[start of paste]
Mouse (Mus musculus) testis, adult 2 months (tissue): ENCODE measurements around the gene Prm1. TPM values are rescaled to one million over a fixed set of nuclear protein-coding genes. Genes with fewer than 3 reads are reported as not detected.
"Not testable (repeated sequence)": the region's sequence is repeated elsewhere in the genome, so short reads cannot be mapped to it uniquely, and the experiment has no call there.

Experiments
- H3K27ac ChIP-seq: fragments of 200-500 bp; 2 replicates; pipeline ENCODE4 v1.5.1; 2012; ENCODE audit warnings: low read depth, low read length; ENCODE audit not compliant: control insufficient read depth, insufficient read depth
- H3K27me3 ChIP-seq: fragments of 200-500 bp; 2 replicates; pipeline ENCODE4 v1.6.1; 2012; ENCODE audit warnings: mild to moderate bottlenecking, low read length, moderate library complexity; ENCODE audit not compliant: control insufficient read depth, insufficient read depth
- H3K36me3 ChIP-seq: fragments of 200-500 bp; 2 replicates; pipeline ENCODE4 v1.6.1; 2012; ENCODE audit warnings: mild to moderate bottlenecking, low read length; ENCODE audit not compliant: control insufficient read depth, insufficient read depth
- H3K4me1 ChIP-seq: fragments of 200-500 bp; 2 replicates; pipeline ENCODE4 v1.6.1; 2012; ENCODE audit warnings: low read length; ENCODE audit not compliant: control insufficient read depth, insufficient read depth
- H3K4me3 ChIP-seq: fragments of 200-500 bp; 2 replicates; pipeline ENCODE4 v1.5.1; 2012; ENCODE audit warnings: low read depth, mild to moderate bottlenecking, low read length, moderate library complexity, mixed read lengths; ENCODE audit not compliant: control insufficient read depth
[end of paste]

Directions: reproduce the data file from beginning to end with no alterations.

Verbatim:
Mouse (Mus musculus) testis, adult 2 months (tissue): ENCODE measurements around the gene Prm1. TPM values are rescaled to one million over a fixed set of nuclear protein-coding genes. Genes with fewer than 3 reads are reported as not detected.
"Not testable (repeated sequence)": the region's sequence is repeated elsewhere in the genome, so short reads cannot be mapped to it uniquely, and the experiment has no call there.

Experiments
- H3K27ac ChIP-seq: fragments of 200-500 bp; 2 replicates; pipeline ENCODE4 v1.5.1; 2012; ENCODE audit warnings: low read depth, low read length; ENCODE audit not compliant: control insufficient read depth, insufficient read depth
- H3K27me3 ChIP-seq: fragments of 200-500 bp; 2 replicates; pipeline ENCODE4 v1.6.1; 2012; ENCODE audit warnings: mild to moderate bottlenecking, low read length, moderate library complexity; ENCODE audit not compliant: control insufficient read depth, insufficient read depth
- H3K36me3 ChIP-seq: fragments of 200-500 bp; 2 replicates; pipeline ENCODE4 v1.6.1; 2012; ENCODE audit warnings: mild to moderate bottlenecking, low read length; ENCODE audit not compliant: control insufficient read depth, insufficient read depth
- H3K4me1 ChIP-seq: fragments of 200-500 bp; 2 replicates; pipeline ENCODE4 v1.6.1; 2012; ENCODE audit warnings: low read length; ENCODE audit not compliant: control insufficient read depth, insufficient read depth
- H3K4me3 ChIP-seq: fragments of 200-500 bp; 2 replicates; pipeline ENCODE4 v1.5.1; 2012; ENCODE audit warnings: low read depth, mild to moderate bottlenecking, low read length, moderate library complexity, mixed read lengths; ENCODE audit not compliant: control insufficient read depth